• Back in 2006, our fastest spacecraft launched from Earth took an average of over five months just to reach Mars, which is about 34 million miles away at a minimum; in 1964, the spacecraft of the time would take over seven months.

Sun Girl could no doubt do the math if we substituted Jupiter and bumped the technology down to 1940s standards--but suffice to say that even the zooming Human Torch would be in one-way transit for over a year at least, assuming (a) his flame didn't fizzle as soon as he left Earth's atmosphere, and (b) his flaming power could last indefinitely, despite how staying constantly ablaze and at top speed would tax it.

However, to play devil's advocate... if for some reason the Torch could attain the speed of light, and Jupiter happened to be at its average distance of 483 million miles from Earth, it would take him about 43 minutes to get there. The Avengers' Captain Marvel could swing that; but for even an android Torch, zooming through Earth's clouds is the best he could hope for as far as setting any speed records from point to point around the globe.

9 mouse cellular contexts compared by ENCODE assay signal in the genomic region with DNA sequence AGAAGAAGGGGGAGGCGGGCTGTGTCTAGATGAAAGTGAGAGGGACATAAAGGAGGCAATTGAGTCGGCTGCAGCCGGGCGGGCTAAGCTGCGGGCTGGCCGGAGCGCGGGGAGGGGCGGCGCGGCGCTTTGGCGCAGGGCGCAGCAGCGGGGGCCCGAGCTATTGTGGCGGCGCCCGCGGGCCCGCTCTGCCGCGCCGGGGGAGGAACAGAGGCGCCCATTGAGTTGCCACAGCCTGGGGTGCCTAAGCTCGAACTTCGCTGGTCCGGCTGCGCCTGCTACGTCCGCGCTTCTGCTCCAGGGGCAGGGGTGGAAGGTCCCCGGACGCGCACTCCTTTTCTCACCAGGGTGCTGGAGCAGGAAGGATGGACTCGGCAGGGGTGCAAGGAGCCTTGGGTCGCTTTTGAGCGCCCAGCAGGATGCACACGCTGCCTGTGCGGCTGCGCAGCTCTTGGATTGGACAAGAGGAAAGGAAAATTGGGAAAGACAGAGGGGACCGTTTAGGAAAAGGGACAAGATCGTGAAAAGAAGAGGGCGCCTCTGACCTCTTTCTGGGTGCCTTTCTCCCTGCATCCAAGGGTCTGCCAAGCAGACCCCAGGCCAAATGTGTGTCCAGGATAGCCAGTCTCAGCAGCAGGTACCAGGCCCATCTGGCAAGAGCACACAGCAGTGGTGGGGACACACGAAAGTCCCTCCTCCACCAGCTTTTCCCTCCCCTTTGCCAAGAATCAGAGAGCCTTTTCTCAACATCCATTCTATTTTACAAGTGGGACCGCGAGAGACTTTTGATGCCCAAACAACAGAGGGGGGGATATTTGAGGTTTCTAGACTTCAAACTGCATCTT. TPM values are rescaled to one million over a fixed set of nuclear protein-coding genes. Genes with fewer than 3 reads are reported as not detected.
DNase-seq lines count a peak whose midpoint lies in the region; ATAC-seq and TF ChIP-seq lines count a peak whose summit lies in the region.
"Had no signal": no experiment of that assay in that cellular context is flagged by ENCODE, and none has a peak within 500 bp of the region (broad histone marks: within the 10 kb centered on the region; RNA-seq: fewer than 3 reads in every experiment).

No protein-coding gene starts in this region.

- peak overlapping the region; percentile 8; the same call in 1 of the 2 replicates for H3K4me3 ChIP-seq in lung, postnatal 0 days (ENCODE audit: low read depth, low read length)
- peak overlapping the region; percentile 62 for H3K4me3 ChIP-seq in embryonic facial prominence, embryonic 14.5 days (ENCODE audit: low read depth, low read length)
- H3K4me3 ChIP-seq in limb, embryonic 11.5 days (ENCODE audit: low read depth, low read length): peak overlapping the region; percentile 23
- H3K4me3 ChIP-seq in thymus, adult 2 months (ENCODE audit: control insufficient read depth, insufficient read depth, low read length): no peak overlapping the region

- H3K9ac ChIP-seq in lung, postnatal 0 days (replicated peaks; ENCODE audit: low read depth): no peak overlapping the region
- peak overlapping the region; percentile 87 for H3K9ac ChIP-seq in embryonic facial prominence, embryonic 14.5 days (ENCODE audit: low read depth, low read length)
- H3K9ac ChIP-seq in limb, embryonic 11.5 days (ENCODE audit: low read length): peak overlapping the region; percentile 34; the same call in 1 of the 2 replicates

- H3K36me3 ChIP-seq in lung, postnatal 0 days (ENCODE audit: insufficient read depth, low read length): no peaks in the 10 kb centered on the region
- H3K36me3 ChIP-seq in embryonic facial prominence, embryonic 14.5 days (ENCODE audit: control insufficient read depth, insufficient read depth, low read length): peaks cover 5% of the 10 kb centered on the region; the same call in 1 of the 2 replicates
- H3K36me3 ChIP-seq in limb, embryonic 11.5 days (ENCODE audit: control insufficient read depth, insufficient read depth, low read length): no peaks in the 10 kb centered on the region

On the other hand, maybe those clouds sticking with him all the way to Jupiter was meant to compensate for the void (to say nothing of the distance)? *shrug* So, before you know it:

Fortunately, the Torch has landed directly in the vicinity of the red hot "pool of peril," where the ray of madness originates. Otherwise, our poor guy would have to spend, oh, several human lifetimes searching a planet the size of Jupiter, a world so large that over 1,300 Earths could fit inside it. But he's right on target, and proceeds to not only destroy the pool, but also survive the attack of those who protected it--the savage Kleezar and his tribe of animal-like "Jupiter-men." The Torch catches a break when Kleezar's men are destroyed by a barrage of fiery meteors and Kleezar himself becomes a victim of the flood of fire-water resulting from the Torch's destruction of the pool.

Only seconds after fighting a major battle, and the Torch is ready for the return trip to Earth. What a guy. What a hero.